If you ever find yourself facing criminal charges, whether an infraction, misdemeanor or felony, the best possible outcome would be to get the charges dropped. Charges can be dismissed at any point between arrest and conviction. Although obtaining an innocent verdict is good, getting charges dismissed saves time and litigation costs. Depending on your situation, the steps range in complexity, but there are a few simple guidelines to follow to have criminal charges dismissed.
Learn about the specific charge you are facing. You can do this by reading the statute the prosecution is charging you with. Criminal law statutes will set out each element of a crime; you can only be charged and convicted of the crime if you have fulfilled each and every element of that crime. For example, in many states, the legal definition of theft is "unlawfully appropriating property with intent to deprive the owner of property." If you can prove that you took someone else's property, but only had the intention of borrowing it and not of depriving the owner of it, then you can request that your charge be dismissed. Note that the request must be made to the judge, who has the final say in this matter. Some mistakenly believe that the prosecutor determines this question. Not so--the judge makes the final determination. In most cases, the judge agrees with the prosecutor's office if it decides to drop charges. Even so, the prosecutor's duty is to prosecute a case and obtain a guilty verdict if justice demands it, so the prosecutor's office will rarely drop criminal charges.The burden is therefore on the defendant to request the judge dismiss the charges if he believes he is innocent of the crime.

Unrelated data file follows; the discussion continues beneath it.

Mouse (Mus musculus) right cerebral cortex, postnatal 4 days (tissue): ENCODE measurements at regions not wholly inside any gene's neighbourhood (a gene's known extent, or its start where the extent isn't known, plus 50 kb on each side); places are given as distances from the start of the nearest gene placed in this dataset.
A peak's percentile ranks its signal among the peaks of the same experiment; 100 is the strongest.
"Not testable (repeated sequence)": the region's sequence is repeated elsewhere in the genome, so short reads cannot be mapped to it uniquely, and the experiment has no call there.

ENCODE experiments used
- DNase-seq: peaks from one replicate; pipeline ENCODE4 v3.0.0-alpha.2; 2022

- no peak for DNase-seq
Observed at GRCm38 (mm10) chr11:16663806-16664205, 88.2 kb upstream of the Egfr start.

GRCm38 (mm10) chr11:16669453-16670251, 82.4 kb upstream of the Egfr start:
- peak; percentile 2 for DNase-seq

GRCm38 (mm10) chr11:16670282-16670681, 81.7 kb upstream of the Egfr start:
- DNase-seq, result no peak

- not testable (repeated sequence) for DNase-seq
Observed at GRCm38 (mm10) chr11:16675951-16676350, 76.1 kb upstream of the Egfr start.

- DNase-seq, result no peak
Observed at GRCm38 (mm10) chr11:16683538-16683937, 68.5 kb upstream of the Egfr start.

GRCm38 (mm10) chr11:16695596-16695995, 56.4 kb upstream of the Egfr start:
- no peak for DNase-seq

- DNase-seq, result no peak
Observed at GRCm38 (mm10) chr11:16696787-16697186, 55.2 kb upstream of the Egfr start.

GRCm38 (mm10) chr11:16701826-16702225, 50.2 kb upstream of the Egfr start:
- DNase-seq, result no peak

Read the Fourth and Fifth Amendments of the U.S. Constitution, and determine whether or not the police violated your constitutional rights during or after arrest. All citizens have a right to be protected from unreasonable searches and seizures, and law enforcement must always have probable cause before it can search you or your property. Police are also required to read you your Miranda rights while you are in custody, and all interrogation must cease if you request a lawyer. If the police failed to read you the Miranda Warning while you were in custody, or if they gathered evidence against you illegally by failing to produce a search warrant when one was required, then you may have a case for getting your charges discharged.
Do legal research on cases similar to yours. You can do an online search of any number of legal databases, using search terms involving the particular crime you are charged with and any constitutional or statutory issues you think are relevant. Read these cases carefully, familiarize yourself with the legal issues and arguments involved, and try to determine whether or not they would apply successfully in your case. If you are being tried in a federal court, be sure to focus on federal law; if you are being charged in a state court, research the law of your particular state. Of course, a U.S. Supreme Court case would carry the greatest weight and authority in any court, so if you find one that is pertinent to your case, use it.